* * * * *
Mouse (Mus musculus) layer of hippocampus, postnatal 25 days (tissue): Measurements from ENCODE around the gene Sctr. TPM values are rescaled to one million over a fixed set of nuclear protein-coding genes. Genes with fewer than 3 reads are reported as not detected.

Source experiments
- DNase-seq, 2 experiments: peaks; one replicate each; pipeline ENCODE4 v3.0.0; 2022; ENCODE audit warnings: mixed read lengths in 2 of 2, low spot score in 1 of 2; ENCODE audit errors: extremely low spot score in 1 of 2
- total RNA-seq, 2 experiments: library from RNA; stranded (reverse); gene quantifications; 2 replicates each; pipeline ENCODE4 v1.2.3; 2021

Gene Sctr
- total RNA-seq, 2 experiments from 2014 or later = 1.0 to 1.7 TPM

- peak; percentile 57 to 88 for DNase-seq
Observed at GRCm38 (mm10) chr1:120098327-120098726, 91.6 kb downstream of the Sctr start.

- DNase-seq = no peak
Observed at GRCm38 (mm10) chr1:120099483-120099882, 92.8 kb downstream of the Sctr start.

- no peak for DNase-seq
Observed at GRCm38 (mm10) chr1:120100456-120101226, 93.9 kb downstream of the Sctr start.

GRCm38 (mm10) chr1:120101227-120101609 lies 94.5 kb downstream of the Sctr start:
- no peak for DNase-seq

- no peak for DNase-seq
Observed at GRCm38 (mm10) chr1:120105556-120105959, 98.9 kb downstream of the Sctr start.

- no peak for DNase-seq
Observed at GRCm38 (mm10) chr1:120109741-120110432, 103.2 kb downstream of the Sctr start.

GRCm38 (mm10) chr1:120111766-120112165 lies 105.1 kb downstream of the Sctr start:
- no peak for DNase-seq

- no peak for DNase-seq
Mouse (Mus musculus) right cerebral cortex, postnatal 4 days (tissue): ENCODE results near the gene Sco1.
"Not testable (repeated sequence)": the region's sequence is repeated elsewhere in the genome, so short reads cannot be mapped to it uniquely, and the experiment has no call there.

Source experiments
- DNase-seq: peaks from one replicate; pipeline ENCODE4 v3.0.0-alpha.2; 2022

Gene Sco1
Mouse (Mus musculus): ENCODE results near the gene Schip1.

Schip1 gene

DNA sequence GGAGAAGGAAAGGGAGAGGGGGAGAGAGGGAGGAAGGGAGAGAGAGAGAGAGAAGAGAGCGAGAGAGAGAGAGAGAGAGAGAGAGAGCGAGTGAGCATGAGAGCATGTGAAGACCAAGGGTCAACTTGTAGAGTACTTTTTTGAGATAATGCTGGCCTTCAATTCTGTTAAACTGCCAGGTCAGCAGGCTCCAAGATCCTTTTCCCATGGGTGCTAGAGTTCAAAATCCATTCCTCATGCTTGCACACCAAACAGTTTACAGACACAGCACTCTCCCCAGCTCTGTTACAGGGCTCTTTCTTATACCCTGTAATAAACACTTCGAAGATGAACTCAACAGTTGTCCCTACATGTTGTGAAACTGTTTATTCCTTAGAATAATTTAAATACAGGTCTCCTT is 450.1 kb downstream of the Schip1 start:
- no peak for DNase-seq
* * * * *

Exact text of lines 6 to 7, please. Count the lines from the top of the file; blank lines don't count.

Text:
- total RNA-seq, 2 experiments from 2014 or later = 1.0 to 1.7 TPM

- peak; percentile 57 to 88 for DNase-seq